Some doctors still slow to implement EHR: Study

A substantial proportion of physicians are unsure about or are not planning to participate in a government program that provides economic incentives to implement and use electronic health records. Those physicians tend to be older than others, and in smaller, independent practices.

If and when they do implement EHR, they may require extensive support in selecting and using electronic systems.

Writing in the March 2015 issue of the Annals of Internal Medicine, Catherine DesRoches, PhD., Mathematica Policy Research, Cambridge, Mass., reported results of surveys in 2011, 2012 and 2013 of 3,400 primary care and specialist physicians. The researchers’ primary goal was to measure associations between the stage of EHR adoption and practice characteristics.

Among the findings:

  • In 2011, 44 percent of physicians had an EHR that met basic criteria. (These were considered “early adopters,” according to DesRoches.)
  • Between 2011 and 2013, an additional 19 percent adopted a basic EHR (“new adopters”).
  • In 2013, 20 percent were in the process of implementing an EHR or had implemented one without some functions required for a basic EHR (“partial implementers”). Eight percent were planning to adopt an EHR in the next two years (“planners”), and 9 percent were not planning to adopt an EHR (“persistent non-adopters”).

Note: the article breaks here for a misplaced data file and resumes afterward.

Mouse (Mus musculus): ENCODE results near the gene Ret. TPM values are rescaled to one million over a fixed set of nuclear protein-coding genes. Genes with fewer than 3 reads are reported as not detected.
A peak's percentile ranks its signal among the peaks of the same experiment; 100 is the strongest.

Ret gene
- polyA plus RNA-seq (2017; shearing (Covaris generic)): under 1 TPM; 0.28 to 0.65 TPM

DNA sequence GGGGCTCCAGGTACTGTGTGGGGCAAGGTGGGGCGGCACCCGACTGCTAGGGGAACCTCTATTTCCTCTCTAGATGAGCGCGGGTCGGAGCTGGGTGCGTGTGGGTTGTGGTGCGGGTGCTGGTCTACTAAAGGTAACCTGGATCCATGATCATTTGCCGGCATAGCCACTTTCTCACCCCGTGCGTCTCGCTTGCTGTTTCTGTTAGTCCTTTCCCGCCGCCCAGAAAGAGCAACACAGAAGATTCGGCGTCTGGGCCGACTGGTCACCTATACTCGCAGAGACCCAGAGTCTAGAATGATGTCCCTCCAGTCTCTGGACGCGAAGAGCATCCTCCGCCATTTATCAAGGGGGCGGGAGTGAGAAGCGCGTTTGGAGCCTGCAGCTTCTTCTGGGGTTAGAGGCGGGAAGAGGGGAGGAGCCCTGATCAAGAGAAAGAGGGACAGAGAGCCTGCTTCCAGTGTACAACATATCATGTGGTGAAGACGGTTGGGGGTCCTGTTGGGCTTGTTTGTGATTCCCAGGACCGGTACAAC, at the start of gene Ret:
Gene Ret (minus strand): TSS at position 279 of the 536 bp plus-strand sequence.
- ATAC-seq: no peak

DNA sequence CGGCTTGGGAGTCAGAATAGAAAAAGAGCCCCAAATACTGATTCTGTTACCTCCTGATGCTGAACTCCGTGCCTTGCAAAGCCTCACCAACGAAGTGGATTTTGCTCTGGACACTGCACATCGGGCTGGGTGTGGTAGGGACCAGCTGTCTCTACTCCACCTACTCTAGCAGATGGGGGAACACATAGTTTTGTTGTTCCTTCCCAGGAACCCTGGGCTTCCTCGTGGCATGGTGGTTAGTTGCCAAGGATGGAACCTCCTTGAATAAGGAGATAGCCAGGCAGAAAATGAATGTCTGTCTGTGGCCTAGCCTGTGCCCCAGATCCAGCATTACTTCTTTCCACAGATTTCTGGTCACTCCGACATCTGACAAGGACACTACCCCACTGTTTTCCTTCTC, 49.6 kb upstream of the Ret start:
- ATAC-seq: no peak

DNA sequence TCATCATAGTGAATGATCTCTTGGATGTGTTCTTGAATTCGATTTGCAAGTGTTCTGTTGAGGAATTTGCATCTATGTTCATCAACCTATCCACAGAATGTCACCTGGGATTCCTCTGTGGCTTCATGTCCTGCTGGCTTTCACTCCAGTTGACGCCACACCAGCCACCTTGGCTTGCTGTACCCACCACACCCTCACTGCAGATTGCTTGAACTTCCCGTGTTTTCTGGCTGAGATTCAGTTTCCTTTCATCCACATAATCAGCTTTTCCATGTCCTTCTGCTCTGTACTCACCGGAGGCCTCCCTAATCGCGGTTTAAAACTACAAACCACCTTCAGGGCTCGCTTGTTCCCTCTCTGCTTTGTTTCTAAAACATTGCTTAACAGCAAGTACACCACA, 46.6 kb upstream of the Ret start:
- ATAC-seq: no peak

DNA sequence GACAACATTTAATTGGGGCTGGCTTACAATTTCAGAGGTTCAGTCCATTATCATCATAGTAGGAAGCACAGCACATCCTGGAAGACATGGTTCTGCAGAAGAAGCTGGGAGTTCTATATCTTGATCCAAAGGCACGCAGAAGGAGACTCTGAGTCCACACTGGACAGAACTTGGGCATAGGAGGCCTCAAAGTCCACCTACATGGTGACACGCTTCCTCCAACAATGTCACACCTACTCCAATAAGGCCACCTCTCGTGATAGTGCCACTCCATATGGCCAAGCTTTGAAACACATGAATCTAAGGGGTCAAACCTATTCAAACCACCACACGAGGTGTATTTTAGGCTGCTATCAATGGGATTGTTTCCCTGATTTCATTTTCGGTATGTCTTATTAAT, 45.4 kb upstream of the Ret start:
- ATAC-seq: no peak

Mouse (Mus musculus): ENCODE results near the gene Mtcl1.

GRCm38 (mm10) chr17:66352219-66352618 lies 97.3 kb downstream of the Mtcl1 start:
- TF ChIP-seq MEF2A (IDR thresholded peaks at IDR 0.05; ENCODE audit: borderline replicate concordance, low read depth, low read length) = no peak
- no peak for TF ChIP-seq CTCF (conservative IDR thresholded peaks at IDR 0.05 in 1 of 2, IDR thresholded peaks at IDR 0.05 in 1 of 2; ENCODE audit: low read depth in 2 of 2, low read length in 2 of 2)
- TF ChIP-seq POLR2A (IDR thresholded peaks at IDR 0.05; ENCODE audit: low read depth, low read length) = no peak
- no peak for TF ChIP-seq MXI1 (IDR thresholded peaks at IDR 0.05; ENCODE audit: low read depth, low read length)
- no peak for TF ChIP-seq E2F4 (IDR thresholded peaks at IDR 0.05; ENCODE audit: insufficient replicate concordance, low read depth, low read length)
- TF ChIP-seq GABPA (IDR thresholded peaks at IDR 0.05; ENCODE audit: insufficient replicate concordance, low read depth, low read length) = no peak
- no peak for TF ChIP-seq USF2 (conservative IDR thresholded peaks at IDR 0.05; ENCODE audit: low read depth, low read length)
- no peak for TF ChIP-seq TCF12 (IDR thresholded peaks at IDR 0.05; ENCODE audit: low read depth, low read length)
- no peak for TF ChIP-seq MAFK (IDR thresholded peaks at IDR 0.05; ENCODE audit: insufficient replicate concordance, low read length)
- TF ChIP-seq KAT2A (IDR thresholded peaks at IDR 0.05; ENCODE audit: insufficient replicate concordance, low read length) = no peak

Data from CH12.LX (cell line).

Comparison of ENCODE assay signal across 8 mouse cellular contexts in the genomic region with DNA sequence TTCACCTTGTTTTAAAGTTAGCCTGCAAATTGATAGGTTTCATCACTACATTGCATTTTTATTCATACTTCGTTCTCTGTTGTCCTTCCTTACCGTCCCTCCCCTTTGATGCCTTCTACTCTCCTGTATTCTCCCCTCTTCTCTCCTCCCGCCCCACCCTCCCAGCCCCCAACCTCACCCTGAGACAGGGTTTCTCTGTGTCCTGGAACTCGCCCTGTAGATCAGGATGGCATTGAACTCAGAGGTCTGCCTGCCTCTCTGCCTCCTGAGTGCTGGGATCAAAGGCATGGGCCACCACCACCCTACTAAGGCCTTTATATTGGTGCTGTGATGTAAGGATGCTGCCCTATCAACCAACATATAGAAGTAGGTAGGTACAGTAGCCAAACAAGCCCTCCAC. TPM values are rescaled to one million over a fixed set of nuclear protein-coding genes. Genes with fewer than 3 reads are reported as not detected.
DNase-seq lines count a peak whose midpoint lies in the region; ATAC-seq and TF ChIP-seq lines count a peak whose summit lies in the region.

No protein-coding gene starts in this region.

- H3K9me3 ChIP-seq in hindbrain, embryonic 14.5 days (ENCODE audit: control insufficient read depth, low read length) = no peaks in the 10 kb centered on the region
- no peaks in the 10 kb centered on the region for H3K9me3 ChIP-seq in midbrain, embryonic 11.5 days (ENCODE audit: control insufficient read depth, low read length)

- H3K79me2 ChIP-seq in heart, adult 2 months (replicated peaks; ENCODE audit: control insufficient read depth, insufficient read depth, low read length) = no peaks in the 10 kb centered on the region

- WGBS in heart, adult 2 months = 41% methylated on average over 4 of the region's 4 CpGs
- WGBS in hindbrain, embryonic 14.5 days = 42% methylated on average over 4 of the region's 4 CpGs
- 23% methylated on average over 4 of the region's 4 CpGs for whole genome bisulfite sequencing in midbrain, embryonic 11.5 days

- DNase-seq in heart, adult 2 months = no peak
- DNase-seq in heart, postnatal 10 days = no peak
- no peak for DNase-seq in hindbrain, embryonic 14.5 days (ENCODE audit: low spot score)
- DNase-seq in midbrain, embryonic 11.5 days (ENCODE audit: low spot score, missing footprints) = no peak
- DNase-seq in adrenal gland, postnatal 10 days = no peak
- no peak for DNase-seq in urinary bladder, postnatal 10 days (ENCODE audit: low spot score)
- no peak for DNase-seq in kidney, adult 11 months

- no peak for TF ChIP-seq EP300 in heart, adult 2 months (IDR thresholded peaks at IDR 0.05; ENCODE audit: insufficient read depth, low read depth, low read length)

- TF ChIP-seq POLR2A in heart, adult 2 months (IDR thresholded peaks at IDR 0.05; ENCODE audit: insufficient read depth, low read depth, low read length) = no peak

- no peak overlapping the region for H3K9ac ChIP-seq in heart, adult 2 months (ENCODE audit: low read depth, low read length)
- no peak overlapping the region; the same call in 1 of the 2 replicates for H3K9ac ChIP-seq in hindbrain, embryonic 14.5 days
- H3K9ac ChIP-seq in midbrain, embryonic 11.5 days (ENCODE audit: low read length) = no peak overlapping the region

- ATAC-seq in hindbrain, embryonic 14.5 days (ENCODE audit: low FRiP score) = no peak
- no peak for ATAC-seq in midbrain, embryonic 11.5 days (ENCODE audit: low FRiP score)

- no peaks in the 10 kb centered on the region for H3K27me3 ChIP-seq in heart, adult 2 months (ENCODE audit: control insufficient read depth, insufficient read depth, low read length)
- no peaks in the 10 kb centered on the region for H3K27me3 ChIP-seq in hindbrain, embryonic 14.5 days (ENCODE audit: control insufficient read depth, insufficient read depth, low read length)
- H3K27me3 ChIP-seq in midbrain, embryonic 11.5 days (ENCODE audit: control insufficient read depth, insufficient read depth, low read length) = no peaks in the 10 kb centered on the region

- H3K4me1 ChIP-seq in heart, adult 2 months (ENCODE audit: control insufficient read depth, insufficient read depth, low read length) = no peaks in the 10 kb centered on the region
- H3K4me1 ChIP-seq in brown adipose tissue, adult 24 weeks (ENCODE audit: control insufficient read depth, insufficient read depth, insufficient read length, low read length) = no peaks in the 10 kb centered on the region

In addition:

  • Persistent non-adopters were, on average, older than other physicians.
  • The mean number of physicians employed in the main practice location of persistent non-adopters was 2.3, compared with 33.4 among early adopters and 15.1 among new adopters.
  • Persistent non-adopters were significantly more likely to be employed in independent solo or two-physician practices than early and new adopters, who were significantly more likely to be employed by a hospital or medical school, group or staff-model HMO, or network owned by a hospital or other type of healthcare organization.
  • Most persistent non-adopters reported fee-for-service as their primary compensation, whereas early and new adopters were more likely to report salary adjusted for performance.
  • Persistent non-adopters seemed less likely to participate in incentive programs focused on improving the quality and continuity of care and were significantly less likely than early and new adopters to receive or have the potential to receive additional payments for managing patients with chronic conditions or complex needs.

“Persistent non-adopters in small, isolated practices may be facing a unique set of challenges that limit their ability to adopt an EHR,” writes DesRoches. “Failure to address the needs of these physicians has implications beyond adoption, because new models of healthcare delivery require the use of an EHR.

“Physicians who choose not to make the change to EHRs may find themselves further isolated if these new models become widespread, but they may move toward adoption as the penalty phase of the meaningful use program draws closer. If so, they are likely to require extensive support in selecting, implementing, and using these systems.”

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